India - From Kochi to Goa

India - From Kochi to Goa

It has seen some of the worst battles along its coast by explorers to shore up its valuable trading routes and a desire to conquer Islam.  The first person to voyage there was the Portuguese explorer Vasco da Gama.  His navigation around the Cape of Good Hope and then onto India turned out being one of the most instrumental moments in the history of navigation.  This Portuguese presence is still felt in the south of India and the coastal delights from Kochin to Goa even today.

We began our journey with Malaysian Airways to KL then onto Bangalore and finally Kochi (Cochin). If Kochi isn’t on every traveller’s wish list it should be.  It draws people from around India to explore its tranquil beaches, busy spice markets, serene backwaters and colonial structures.

After being greeted at the airport by a well-dressed individual holding a placard we were delivered to our boutique Hotel down some back streets and set amongst a secret garden with rooms of rustic charm.

The location was ideal with everything within walking distance of the sights around Old Kochi and its famed Fort. So with much anticipation we stepped out in our walking shoes and strolled around the streets to be greeted by shops selling everything from spices to handicrafts, cafes with alfresco ambience and restaurants with delicious local cuisine.

Closer along the banks of this major port city we became aware of huge cantilevered fishing nets which adorn the shore. Our morning walk saw these nets in action with upto10 people lowering and lifting these nets while people set up their daily stalls of seafood, clothes, trinkets, toys and ice cream.  Also as entertainment you can be a spectator at a colourful Kathakali performance where dancers with elaborately painted faces, headgear and colourful costumes will have you transfixed to the heady beat of drums.

From the Arabian Sea we head inland to the sprawling tea plantations of Munnar.  This mountainous region is assessable by its narrow winding road snaking its way alongside steep ravines.  Our room opened up to the lush green hilly countryside of this region and its pleasant atmosphere.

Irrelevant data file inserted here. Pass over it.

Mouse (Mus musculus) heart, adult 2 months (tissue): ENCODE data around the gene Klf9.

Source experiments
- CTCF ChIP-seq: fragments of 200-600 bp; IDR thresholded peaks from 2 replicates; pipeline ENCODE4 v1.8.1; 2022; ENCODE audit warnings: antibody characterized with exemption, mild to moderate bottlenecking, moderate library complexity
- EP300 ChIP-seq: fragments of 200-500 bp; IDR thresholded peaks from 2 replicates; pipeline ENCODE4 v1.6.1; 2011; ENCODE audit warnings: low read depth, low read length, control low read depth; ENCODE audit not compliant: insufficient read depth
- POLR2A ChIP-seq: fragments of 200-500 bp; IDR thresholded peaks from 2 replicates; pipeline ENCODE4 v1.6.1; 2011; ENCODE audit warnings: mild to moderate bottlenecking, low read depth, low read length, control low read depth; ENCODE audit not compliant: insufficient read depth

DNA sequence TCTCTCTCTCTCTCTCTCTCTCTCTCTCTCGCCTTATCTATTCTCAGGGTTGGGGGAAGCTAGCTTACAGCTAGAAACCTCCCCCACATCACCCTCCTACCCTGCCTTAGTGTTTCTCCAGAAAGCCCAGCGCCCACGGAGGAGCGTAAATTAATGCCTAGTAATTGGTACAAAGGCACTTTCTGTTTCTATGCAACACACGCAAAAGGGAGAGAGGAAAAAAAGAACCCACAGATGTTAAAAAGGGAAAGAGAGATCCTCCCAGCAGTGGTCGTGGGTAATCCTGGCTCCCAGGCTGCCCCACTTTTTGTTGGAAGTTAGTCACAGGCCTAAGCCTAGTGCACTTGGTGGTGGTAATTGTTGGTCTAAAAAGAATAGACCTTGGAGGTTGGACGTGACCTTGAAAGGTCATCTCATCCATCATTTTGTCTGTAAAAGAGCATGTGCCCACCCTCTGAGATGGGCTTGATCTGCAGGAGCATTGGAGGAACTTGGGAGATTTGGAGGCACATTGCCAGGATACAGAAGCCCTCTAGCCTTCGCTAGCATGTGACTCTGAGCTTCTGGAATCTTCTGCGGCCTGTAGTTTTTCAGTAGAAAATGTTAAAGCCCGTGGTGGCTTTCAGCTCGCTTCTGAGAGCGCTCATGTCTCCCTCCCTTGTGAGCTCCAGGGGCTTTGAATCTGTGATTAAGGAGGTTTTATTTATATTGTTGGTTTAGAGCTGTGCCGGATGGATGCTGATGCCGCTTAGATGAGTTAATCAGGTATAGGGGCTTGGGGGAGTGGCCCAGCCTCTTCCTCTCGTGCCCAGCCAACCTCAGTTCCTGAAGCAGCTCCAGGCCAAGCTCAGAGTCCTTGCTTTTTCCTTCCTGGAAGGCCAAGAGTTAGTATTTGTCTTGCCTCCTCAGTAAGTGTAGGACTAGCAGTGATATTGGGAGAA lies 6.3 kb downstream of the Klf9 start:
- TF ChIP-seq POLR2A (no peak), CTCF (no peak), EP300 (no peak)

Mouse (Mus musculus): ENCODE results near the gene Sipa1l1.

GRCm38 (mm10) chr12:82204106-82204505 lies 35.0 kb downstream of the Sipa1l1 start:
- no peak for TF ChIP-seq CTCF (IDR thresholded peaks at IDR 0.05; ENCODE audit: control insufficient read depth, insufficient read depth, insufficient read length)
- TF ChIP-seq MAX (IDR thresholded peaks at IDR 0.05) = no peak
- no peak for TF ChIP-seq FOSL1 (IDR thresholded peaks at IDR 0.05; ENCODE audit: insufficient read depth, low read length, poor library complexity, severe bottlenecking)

A walk through the Eravikulam National Park in the high ranges introduced us to the Nilgiri Tahr, a small stocky goat that is considered endangered.  The bus ride up the mountainside to where you ascend is breathtaking and the Indians on board seemed to love it.

A visit to the local tea plantation and a short history lesson on how tea was introduced to this region as well as a short excursion through the tea workers cottages topped off a wonderful stay.

Next stop Thekkady.  This charming little village is owner to the sole tiger reserve and a pleasant haven for those who love adventure, nature and wildlife.  A jaunt of one of the boats through the tiger reserve is a must and we were even lucky enough to witness the presence of the elusive leopard resting by the lake as we cruised past.

The town is easy to get around by foot during which you will come across a diverse display of colourful wall art.  There are plentiful hotels and restaurants to choose from that also have great river front views.  We were fortunate to have stayed in one of the eco friendly resorts where everything from the paper to the fresh herbs and vegetables were all produced on site.